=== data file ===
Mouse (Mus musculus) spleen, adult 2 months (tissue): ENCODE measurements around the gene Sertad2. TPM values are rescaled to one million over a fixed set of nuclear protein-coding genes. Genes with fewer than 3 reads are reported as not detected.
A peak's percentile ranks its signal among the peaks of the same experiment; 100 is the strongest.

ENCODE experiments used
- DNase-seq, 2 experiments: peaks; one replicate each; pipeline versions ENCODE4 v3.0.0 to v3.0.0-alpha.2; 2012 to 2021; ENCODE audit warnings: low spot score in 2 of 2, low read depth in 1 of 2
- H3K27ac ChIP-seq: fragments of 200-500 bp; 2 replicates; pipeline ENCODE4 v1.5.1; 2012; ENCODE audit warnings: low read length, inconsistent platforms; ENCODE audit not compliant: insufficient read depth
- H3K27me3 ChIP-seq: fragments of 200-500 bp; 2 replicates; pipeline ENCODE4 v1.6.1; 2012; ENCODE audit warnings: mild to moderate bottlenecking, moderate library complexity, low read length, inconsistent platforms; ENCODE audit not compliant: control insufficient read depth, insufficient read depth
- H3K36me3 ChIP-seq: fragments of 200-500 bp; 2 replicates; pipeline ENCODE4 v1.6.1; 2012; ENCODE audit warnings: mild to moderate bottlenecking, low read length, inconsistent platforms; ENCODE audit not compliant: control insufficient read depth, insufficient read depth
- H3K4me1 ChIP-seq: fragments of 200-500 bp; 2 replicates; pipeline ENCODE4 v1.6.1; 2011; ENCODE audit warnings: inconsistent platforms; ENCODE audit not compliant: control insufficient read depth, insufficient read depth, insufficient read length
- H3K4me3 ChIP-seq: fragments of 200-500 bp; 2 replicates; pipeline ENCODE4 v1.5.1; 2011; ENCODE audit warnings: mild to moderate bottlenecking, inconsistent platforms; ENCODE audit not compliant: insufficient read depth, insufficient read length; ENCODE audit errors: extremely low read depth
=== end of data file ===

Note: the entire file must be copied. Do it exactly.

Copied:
Mouse (Mus musculus) spleen, adult 2 months (tissue): ENCODE measurements around the gene Sertad2. TPM values are rescaled to one million over a fixed set of nuclear protein-coding genes. Genes with fewer than 3 reads are reported as not detected.
A peak's percentile ranks its signal among the peaks of the same experiment; 100 is the strongest.

ENCODE experiments used
- DNase-seq, 2 experiments: peaks; one replicate each; pipeline versions ENCODE4 v3.0.0 to v3.0.0-alpha.2; 2012 to 2021; ENCODE audit warnings: low spot score in 2 of 2, low read depth in 1 of 2
- H3K27ac ChIP-seq: fragments of 200-500 bp; 2 replicates; pipeline ENCODE4 v1.5.1; 2012; ENCODE audit warnings: low read length, inconsistent platforms; ENCODE audit not compliant: insufficient read depth
- H3K27me3 ChIP-seq: fragments of 200-500 bp; 2 replicates; pipeline ENCODE4 v1.6.1; 2012; ENCODE audit warnings: mild to moderate bottlenecking, moderate library complexity, low read length, inconsistent platforms; ENCODE audit not compliant: control insufficient read depth, insufficient read depth
- H3K36me3 ChIP-seq: fragments of 200-500 bp; 2 replicates; pipeline ENCODE4 v1.6.1; 2012; ENCODE audit warnings: mild to moderate bottlenecking, low read length, inconsistent platforms; ENCODE audit not compliant: control insufficient read depth, insufficient read depth
- H3K4me1 ChIP-seq: fragments of 200-500 bp; 2 replicates; pipeline ENCODE4 v1.6.1; 2011; ENCODE audit warnings: inconsistent platforms; ENCODE audit not compliant: control insufficient read depth, insufficient read depth, insufficient read length
- H3K4me3 ChIP-seq: fragments of 200-500 bp; 2 replicates; pipeline ENCODE4 v1.5.1; 2011; ENCODE audit warnings: mild to moderate bottlenecking, inconsistent platforms; ENCODE audit not compliant: insufficient read depth, insufficient read length; ENCODE audit errors: extremely low read depth